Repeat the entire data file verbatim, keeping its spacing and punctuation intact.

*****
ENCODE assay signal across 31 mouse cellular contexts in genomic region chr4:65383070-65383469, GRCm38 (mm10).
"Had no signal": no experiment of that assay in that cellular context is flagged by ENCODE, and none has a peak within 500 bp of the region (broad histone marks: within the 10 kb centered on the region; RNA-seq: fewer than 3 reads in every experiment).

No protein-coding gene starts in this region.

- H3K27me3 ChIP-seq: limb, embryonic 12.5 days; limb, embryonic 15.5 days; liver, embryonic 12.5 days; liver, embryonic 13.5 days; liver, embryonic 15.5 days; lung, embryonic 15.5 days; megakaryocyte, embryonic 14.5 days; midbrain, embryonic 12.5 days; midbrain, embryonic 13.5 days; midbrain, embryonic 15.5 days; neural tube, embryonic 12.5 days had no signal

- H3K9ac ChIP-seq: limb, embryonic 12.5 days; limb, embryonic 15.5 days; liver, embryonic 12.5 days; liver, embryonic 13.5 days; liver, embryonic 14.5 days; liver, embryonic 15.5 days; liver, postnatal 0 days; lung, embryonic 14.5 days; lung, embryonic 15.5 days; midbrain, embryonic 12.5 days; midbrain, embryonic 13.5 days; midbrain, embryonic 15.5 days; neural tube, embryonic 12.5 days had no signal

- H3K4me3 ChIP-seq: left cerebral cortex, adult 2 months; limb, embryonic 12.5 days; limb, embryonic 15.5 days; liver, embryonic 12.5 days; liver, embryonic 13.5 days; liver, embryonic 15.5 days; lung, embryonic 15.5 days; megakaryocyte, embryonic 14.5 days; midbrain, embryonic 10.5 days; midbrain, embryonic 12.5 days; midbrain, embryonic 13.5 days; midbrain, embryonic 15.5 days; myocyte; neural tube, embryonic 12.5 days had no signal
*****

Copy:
ENCODE assay signal across 31 mouse cellular contexts in genomic region chr4:65383070-65383469, GRCm38 (mm10).
"Had no signal": no experiment of that assay in that cellular context is flagged by ENCODE, and none has a peak within 500 bp of the region (broad histone marks: within the 10 kb centered on the region; RNA-seq: fewer than 3 reads in every experiment).

No protein-coding gene starts in this region.

- H3K27me3 ChIP-seq: limb, embryonic 12.5 days; limb, embryonic 15.5 days; liver, embryonic 12.5 days; liver, embryonic 13.5 days; liver, embryonic 15.5 days; lung, embryonic 15.5 days; megakaryocyte, embryonic 14.5 days; midbrain, embryonic 12.5 days; midbrain, embryonic 13.5 days; midbrain, embryonic 15.5 days; neural tube, embryonic 12.5 days had no signal

- H3K9ac ChIP-seq: limb, embryonic 12.5 days; limb, embryonic 15.5 days; liver, embryonic 12.5 days; liver, embryonic 13.5 days; liver, embryonic 14.5 days; liver, embryonic 15.5 days; liver, postnatal 0 days; lung, embryonic 14.5 days; lung, embryonic 15.5 days; midbrain, embryonic 12.5 days; midbrain, embryonic 13.5 days; midbrain, embryonic 15.5 days; neural tube, embryonic 12.5 days had no signal

- H3K4me3 ChIP-seq: left cerebral cortex, adult 2 months; limb, embryonic 12.5 days; limb, embryonic 15.5 days; liver, embryonic 12.5 days; liver, embryonic 13.5 days; liver, embryonic 15.5 days; lung, embryonic 15.5 days; megakaryocyte, embryonic 14.5 days; midbrain, embryonic 10.5 days; midbrain, embryonic 12.5 days; midbrain, embryonic 13.5 days; midbrain, embryonic 15.5 days; myocyte; neural tube, embryonic 12.5 days had no signal